EDITORIAL: Surprise party

An extra $100 tax levy is a holiday gift that Surrey property owners did not expect

It’s a New Year’s gift Surrey residents didn’t expect.

All property owners must fork over an additional $100 tax levy this year, or place the city’s ambitious capital program at risk.

Call it what you will, it amounts to a flat tax of $100 for those who own their own homes – and will no doubt be passed down to renters, as well. (As will the 28 per cent increase in secondary-suite fees – another $116.)

Meanwhile, Surrey First politicians – swept into office across the board in November’s election – say the need for the levy comes as just as much of a surprise to them as it does to residents.

That’s why they never mentioned such a possibility during the election campaign. The coalition said during its campaign that its policing promises could have been covered by growth revenue, dividends from the city’s development corporation and an increase in secondary-suite fees.

What boosted our tax bills by another $100, without public discussion, debate or warning? Finance committee chair Tom Gill said there were unanticipated costs, including a benefits increase to the RCMP and a pay increase to Surrey firefighters totalling $6.5 million, that combined to jeopardize the capital program.

Mayor Linda Hepner also blames unexpected costs for sending optimistic estimates sideways. It was a shock to her that operating just one of Surrey’s pools was going to cost $2 million annually, she said.

Aside from that, comment on the issue from our Surrey First representatives has been disappointingly scant. Some are new to civic government, admittedly, but some – like Hepner and Gill and Couns. Judy Villeneuve, Barbera Steele, Mary Martin and Bruce Hayne – have been in office for years.

Anyone who controls a family budget knows that unexpected costs can derail the best laid plans. But isn’t having a handle on these things on a civic level the reason we entrust politicians with our votes and tax dollars?

Isn’t that why, figuratively speaking, they get paid the big bucks?

Now we’re facing another $100 hit to our family budgets, because we didn’t realize – and evidently Surrey First politicians didn’t either – that city finances are a matter of by guess and by golly.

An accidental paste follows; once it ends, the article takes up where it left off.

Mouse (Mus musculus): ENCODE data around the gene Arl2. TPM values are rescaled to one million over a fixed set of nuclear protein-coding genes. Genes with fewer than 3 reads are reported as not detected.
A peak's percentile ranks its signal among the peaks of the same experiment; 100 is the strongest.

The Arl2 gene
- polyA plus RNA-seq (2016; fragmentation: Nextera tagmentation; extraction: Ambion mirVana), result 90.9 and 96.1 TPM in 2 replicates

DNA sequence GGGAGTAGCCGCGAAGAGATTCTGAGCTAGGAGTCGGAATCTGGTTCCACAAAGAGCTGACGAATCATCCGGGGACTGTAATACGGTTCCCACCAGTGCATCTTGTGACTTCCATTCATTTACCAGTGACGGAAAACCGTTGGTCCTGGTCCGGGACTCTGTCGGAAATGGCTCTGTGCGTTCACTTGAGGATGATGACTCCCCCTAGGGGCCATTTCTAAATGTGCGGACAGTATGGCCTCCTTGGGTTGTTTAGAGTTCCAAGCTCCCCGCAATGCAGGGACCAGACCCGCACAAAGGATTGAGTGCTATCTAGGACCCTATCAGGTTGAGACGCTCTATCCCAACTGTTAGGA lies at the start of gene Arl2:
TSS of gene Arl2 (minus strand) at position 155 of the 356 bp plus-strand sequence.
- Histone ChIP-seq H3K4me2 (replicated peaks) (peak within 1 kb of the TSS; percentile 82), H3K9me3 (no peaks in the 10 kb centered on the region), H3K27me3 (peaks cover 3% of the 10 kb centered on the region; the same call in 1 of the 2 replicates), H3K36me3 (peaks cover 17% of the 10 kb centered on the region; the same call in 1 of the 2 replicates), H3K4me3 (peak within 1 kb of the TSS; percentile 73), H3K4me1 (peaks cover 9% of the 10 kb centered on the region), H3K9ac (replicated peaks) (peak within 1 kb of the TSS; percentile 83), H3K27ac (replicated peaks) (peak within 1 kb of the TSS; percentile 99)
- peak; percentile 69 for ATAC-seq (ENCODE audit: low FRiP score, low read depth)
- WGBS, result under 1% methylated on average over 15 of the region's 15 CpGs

While nasty surprises might be expected now and then, subsequent silence from our newly elected representatives isn’t quite what we expected when we cast our votes.

Get local stories you won't find anywhere else right to your inbox.
Sign up here

Just Posted

Delta character - and former White Rock resident - Pansy May Stuttard inspects a loaded revolver in the cover photo for Jim Dwight and Gary Cullen’s fascinating biography, Lord don’t want me Devil won’t take me. Contributed photo
West Coast’s ‘Pistol-packin’ Pansy’ lives on in colourful biography

Infamous Delta character ended her days in White Rock and South Surrey

A science class at L.A. Matheson Secondary. March 2021. (Photo: Lauren Collins)
Reports of student attendance ‘dwindling’ at Surrey schools: teachers’ association

STA president said he’s heard from staff that students might not attend in-person for 4th quarter

Vancouver resident Beryl Pye was witness to a “concerning,” spontaneous dance party that spread throughout social groups at Kitsilano Beach on April 16. (Screen grab/Beryl Pye)
VIDEO: Dance party erupts at Vancouver’s Kitsilano Beach to the dismay of onlookers

‘It was a complete disregard for current COVID-19 public health orders,’ says Vancouver resident Beryl Pye

Deputy Prime Minister and Minister of Finance Chrystia Freeland responds to a question during Question Period in the House of Commons Tuesday December 8, 2020 in Ottawa. The stage is set for arguably the most important federal budget in recent memory, as the Liberal government prepares to unveil its plan for Canada’s post-pandemic recovery even as a third wave of COVID-19 rages across the country. THE CANADIAN PRESS/Adrian Wyld
Election reticence expected to temper political battle over federal budget

Opposition parties have laid out their own demands in the weeks leading up to the budget

Chilliwack Search and Rescue volunteers say that a call on April 17 on Vedder Mountain was affected by bikers who rode through the rescue site, throwing rocks onto members and the patient. (Chilliwack Search and Rescue image)
Chilliwack Search and Rescue team, and patient, sprayed with rocks and dirt during rescue

Volunteer crew speaks out after riders on Vedder Mountain show no courtesy at accident scene

Cannabis bought in British Columbia (Ashley Wadhwani/Black Press Media)
Is it time to start thinking about greener ways to package cannabis?

Packaging suppliers are still figuring eco-friendly and affordable packaging options that fit the mandates of Cannabis Regulations

File photo. THE CANADIAN PRESS/Graeme Roy
One man dead after shooting in Downtown Vancouver

This is Vancouver’s fifth homicide of the year

A syringe is loaded with COVID-19 vaccine at a vaccination clinic run by Vancouver Coastal Health, in Richmond, B.C., Saturday, April 10, 2021. THE CANADIAN PRESS/Jonathan Hayward
B.C. to open up COVID vaccine registration to all B.C. residents 18+ in April

Registration does not equate to being able to book an appointment

(Black Press file photo).
UPDATED: Multiple stabbings at Vancouver Island bush party

Three youths hospitalized after an assault in Comox

Selina Robinson is shown in Coquitlam, B.C., on Friday November 17, 2017. British Columbia’s finance minister says her professional training as a family therapist helped her develop the New Democrat government’s first budget during the COVID-19 pandemic, which she will table Tuesday. THE CANADIAN PRESS/Darryl Dyck
B.C. finance minister to table historic pandemic-challenged deficit budget

Budget aims to take care of people during pandemic while preparing for post-COVID-19 recovery, Robinson said

Most Read